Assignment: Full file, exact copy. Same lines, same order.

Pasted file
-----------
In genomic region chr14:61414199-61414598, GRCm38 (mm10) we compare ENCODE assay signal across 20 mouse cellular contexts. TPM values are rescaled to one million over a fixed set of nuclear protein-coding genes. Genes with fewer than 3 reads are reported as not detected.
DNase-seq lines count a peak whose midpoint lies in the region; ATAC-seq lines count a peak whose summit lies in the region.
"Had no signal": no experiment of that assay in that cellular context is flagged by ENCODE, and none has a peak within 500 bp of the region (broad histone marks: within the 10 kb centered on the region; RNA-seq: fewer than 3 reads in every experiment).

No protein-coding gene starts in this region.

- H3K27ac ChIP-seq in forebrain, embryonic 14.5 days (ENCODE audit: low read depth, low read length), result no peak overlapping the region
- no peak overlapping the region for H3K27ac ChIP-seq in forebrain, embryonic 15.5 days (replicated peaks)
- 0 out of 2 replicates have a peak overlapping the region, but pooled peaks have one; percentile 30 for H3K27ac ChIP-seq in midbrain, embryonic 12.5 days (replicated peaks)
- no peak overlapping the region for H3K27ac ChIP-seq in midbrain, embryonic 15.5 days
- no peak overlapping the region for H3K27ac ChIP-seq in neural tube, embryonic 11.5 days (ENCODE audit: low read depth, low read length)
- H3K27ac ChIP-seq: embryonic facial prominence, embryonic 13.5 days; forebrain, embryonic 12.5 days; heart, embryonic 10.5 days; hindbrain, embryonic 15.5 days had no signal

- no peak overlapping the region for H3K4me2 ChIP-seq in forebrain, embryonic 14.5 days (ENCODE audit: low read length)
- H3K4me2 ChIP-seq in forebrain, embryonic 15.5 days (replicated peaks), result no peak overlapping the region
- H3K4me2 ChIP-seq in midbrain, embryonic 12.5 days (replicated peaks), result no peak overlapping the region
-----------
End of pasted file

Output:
In genomic region chr14:61414199-61414598, GRCm38 (mm10) we compare ENCODE assay signal across 20 mouse cellular contexts. TPM values are rescaled to one million over a fixed set of nuclear protein-coding genes. Genes with fewer than 3 reads are reported as not detected.
DNase-seq lines count a peak whose midpoint lies in the region; ATAC-seq lines count a peak whose summit lies in the region.
"Had no signal": no experiment of that assay in that cellular context is flagged by ENCODE, and none has a peak within 500 bp of the region (broad histone marks: within the 10 kb centered on the region; RNA-seq: fewer than 3 reads in every experiment).

No protein-coding gene starts in this region.

- H3K27ac ChIP-seq in forebrain, embryonic 14.5 days (ENCODE audit: low read depth, low read length), result no peak overlapping the region
- no peak overlapping the region for H3K27ac ChIP-seq in forebrain, embryonic 15.5 days (replicated peaks)
- 0 out of 2 replicates have a peak overlapping the region, but pooled peaks have one; percentile 30 for H3K27ac ChIP-seq in midbrain, embryonic 12.5 days (replicated peaks)
- no peak overlapping the region for H3K27ac ChIP-seq in midbrain, embryonic 15.5 days
- no peak overlapping the region for H3K27ac ChIP-seq in neural tube, embryonic 11.5 days (ENCODE audit: low read depth, low read length)
- H3K27ac ChIP-seq: embryonic facial prominence, embryonic 13.5 days; forebrain, embryonic 12.5 days; heart, embryonic 10.5 days; hindbrain, embryonic 15.5 days had no signal

- no peak overlapping the region for H3K4me2 ChIP-seq in forebrain, embryonic 14.5 days (ENCODE audit: low read length)
- H3K4me2 ChIP-seq in forebrain, embryonic 15.5 days (replicated peaks), result no peak overlapping the region
- H3K4me2 ChIP-seq in midbrain, embryonic 12.5 days (replicated peaks), result no peak overlapping the region